Net Out: It wouldn’t surprise me if Motörhead, arguably the only band more influential to modern metal than Slayer, made their way in as a sentimental favorite. Heck, I’d bet a Blimpie on it.

The Hall retains many old-school Rolling Stone magazine prejudices. The Hall has consistently honored acts that blended massive commercial success with some element of creative invention and lasting influence: So why aren’t Boston, Three Dog Night, Journey, and Meatloaf in the Hall?

Someone in the Hall might be making a “one big album” argument about Meatloaf and Boston, but that overlooks the major sales of some of their other (non-debut) records, and the fact that those albums are still dearly loved and listened to today. The Hall’s willingness to induct (the very deserving) Steve Miller is an indication that they are not afraid of acts primarily known as Classic Rock Radio stalwarts, so why the hell aren’t Meatloaf and Boston, still hugely adored, in?

Net Out: Journey, the least interesting of all these acts, will probably be in one day, but I wouldn’t hold my breath for any of the others.

Meat Loaf, good enough for dinner, not good enough for the Hall.

Meat Loaf, good enough for dinner, not good enough for the Hall. (Photo: Courtesy Meat Loaf.)

The Hall doesn’t like Punk Rock, unless it’s the super-commercialized Green Day/Foo Fighters variety. Once again, this is something influenced both by the Rolling Stone bias of the Hall and it’s Anglophobia; lest we forget, Rolling Stone hated punk rock back in the day, unquestionably despised the genre, and aside from a few bones thrown at the Sex Pistols and the Clash, virtually ignored its existence.

Although they were far from the best example of the punk genre, Black Flag virtually invented the modern indie-rock touring template and have maintained a very high profile cross-generationally; they totally effing belong in the Hall. But I don’t think they’re getting in anytime soon. And I think there’s literally zero chance of some of the truly timeless and well-known punk acts of our time—the Dead Kennedys, the Damned, the Stranglers, Stiff Little Fingers, even the legendary Bad Brains—getting in.

READ THIS: Rolling Stone Gets Punk Rock Wrong, Again

Net Out: If the Hall was remotely interested in giving a handout to the punk crowd and making a move that would be universally well received, they’d nominate the Bad Brains. I’m actually kind of surprised Grohl hasn’t lobbied for that.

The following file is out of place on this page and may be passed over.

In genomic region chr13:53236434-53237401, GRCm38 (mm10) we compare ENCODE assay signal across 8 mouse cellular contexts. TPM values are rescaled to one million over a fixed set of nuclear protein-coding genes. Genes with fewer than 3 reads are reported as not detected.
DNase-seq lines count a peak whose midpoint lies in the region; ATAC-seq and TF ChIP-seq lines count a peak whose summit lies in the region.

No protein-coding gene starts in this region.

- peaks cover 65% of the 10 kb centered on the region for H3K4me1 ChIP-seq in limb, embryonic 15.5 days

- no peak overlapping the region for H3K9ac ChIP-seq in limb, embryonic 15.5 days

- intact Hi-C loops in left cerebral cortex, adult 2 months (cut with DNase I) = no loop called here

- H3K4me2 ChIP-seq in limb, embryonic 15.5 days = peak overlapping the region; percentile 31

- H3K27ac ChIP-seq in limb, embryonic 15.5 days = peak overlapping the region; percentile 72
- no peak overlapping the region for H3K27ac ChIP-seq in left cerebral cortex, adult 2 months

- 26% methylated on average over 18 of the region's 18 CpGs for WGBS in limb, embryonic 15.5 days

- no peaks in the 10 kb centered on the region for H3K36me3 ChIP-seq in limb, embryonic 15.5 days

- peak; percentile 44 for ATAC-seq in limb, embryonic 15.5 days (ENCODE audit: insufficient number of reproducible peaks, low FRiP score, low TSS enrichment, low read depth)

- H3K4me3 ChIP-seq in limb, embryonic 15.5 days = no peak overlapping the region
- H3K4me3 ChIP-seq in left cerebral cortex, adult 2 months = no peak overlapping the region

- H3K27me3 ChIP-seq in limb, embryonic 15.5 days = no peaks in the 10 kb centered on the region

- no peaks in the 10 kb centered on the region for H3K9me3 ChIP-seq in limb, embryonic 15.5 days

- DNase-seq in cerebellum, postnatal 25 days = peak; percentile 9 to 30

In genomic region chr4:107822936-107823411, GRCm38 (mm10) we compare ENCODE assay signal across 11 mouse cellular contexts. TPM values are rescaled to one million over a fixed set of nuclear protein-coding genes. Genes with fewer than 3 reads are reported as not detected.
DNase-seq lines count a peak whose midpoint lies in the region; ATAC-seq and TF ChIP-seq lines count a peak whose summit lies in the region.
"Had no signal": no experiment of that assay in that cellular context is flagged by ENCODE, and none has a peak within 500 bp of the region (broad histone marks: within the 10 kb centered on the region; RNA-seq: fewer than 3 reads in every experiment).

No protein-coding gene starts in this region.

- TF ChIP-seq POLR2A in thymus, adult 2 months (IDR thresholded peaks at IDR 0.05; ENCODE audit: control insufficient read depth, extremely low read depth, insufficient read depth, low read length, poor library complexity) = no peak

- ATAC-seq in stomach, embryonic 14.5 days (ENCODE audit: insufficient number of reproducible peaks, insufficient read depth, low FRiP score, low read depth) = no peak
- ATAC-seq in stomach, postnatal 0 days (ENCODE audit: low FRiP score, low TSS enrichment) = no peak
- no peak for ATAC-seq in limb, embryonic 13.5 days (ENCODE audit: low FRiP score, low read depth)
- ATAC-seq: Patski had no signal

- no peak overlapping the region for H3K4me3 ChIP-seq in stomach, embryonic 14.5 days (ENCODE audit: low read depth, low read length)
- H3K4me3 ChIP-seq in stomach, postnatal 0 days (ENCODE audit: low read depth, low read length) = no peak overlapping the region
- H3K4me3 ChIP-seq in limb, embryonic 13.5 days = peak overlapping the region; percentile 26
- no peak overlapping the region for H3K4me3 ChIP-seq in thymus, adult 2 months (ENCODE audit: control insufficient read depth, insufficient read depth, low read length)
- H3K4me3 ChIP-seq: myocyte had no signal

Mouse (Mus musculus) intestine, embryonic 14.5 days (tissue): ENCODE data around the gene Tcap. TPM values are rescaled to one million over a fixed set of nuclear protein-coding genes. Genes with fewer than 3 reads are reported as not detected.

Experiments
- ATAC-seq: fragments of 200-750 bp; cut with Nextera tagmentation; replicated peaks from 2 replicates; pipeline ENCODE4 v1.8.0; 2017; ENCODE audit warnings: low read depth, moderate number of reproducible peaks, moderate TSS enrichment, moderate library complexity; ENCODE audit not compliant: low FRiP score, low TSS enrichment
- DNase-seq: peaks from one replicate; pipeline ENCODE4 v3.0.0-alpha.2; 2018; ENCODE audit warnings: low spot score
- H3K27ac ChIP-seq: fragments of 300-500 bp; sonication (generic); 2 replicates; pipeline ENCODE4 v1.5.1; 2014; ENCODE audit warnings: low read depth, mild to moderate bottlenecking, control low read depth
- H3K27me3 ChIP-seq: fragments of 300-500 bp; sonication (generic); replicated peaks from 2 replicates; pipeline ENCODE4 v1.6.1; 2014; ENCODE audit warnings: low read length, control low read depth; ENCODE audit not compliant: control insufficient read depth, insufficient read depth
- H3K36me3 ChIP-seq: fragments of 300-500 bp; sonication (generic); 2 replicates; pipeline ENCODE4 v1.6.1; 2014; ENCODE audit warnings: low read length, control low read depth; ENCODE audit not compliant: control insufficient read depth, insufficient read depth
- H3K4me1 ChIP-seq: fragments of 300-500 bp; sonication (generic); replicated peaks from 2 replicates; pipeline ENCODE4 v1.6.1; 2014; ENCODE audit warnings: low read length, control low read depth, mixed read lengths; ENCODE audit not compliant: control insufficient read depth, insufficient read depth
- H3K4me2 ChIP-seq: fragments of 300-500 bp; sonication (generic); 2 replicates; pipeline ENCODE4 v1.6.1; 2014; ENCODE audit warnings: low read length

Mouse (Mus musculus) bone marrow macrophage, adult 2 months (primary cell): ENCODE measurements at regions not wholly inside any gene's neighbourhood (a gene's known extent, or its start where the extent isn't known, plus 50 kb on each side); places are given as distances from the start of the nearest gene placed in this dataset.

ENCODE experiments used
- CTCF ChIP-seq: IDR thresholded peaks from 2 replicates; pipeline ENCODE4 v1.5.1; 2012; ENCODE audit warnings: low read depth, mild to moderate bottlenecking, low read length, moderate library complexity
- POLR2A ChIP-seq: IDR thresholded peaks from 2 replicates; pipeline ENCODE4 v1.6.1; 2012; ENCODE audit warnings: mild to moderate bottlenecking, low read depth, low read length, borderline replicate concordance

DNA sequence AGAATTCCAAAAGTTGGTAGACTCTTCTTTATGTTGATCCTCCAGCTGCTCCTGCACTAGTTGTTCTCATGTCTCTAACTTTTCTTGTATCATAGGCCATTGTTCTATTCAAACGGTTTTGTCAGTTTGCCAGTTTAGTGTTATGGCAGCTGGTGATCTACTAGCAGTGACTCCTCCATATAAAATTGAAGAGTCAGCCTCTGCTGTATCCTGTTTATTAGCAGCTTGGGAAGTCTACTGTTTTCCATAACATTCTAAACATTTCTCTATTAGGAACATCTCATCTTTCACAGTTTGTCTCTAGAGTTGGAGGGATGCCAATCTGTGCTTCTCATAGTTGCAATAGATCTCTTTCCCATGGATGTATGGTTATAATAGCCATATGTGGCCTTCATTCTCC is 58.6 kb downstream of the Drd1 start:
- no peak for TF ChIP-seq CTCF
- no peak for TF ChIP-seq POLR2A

The Hall needs to look under some more rocks. Mind you, in the Early Influences and Non-Performers categories, the Hall has consistently shown a good deal more insight then they have in the Performers category. Still, for the life of me I don’t know why Alvino Rey—who is as important to the development of the electric guitar as Les Paul—isn’t in the Hall, and the Hall’s near-complete ignorance of many Cajun and most folk artists is something that sorely needs to be corrected. (Amedé Ardoin, to name one, is one of the greatest blues singers in American history, and what about Phil Ochs, a consistently well regarded legend?)

Likewise, why the hell isn’t the Carter Family, one of the most influential musical acts of the last century, in the Hall? This is an error so obvious that it has to be a plain and simple oversight. And the fact that Alan Lomax, one of the most important men in the history of American music, isn’t inducted as a non-performer is one of the very worst omissions in the sad (if predictable) story of the Hall.

Net Out: With the glaring exception of Lomax, I’m (almost) willing to give this one a pass—inductees like Cosimo Matassa, Otis Blackwell, Alan Toussaint, Wanda Jackson, and Professor Longhair indicate that outside the Performer category, there’s some decent and unbiased thinking going on.

Some things just don’t make any sense. Above, I’ve offered some reasonable explanations about why the Hall’s character and modus operandi prevents some (very) Hall-worthy acts from being inducted. Yet, there are still some omissions that I can’t make any sense of at all, and therefore I have to wonder if there’s some form of personal bias at work. Can anyone at all tell me why Bjork, Harry Nilsson, Ozzy Osbourne, ELO, Bon Jovi, Bangles, T Rex, and Nine Inch Nails aren’t in the Hall?

Net Out: I don’t get it. I really don’t get it. Now get me a new Blimpie, this one has totally soaked through the paper and I’m not touching it.

Here’s Tim’s list of the Hall’s five biggest omissions (why five? Because these five are inarguable). Kraftwerk are the second most influential pop act of all time. Period. In addition to being massively successful artists of great longevity, they literally invented—not pioneered, but invented—the use of pulsing synths to replace the traditional rhythm section, something that changed the face of music as much as any development in the last 150 years. They have been, are, and probably will remain the most glaring Hall of Fame omission. The other four who fill out my top five list are (in this order) Alan Lomax, Kate Bush, Iron Maiden and Thin Lizzy. What the heck, here are six through 10 (in this order): The Carter Family, Joan Baez, the New York Dolls, the MC5 and Black Flag.